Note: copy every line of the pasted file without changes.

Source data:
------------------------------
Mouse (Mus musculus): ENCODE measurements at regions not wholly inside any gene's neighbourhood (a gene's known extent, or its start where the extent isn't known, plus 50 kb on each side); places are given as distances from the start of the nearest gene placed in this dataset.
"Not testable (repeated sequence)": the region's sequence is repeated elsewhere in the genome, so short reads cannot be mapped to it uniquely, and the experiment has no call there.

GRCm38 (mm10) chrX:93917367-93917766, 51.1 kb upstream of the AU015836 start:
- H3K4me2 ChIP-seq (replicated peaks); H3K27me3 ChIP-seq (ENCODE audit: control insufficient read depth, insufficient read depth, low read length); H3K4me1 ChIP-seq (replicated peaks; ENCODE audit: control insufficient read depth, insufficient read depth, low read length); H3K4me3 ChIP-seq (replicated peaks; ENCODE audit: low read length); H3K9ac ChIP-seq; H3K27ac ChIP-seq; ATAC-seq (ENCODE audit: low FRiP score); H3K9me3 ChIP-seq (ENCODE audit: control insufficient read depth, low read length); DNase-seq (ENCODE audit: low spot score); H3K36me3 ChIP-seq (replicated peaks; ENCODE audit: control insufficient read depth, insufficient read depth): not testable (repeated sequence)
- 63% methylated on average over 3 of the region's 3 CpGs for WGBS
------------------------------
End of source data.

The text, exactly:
Mouse (Mus musculus): ENCODE measurements at regions not wholly inside any gene's neighbourhood (a gene's known extent, or its start where the extent isn't known, plus 50 kb on each side); places are given as distances from the start of the nearest gene placed in this dataset.
"Not testable (repeated sequence)": the region's sequence is repeated elsewhere in the genome, so short reads cannot be mapped to it uniquely, and the experiment has no call there.

GRCm38 (mm10) chrX:93917367-93917766, 51.1 kb upstream of the AU015836 start:
- H3K4me2 ChIP-seq (replicated peaks); H3K27me3 ChIP-seq (ENCODE audit: control insufficient read depth, insufficient read depth, low read length); H3K4me1 ChIP-seq (replicated peaks; ENCODE audit: control insufficient read depth, insufficient read depth, low read length); H3K4me3 ChIP-seq (replicated peaks; ENCODE audit: low read length); H3K9ac ChIP-seq; H3K27ac ChIP-seq; ATAC-seq (ENCODE audit: low FRiP score); H3K9me3 ChIP-seq (ENCODE audit: control insufficient read depth, low read length); DNase-seq (ENCODE audit: low spot score); H3K36me3 ChIP-seq (replicated peaks; ENCODE audit: control insufficient read depth, insufficient read depth): not testable (repeated sequence)
- 63% methylated on average over 3 of the region's 3 CpGs for WGBS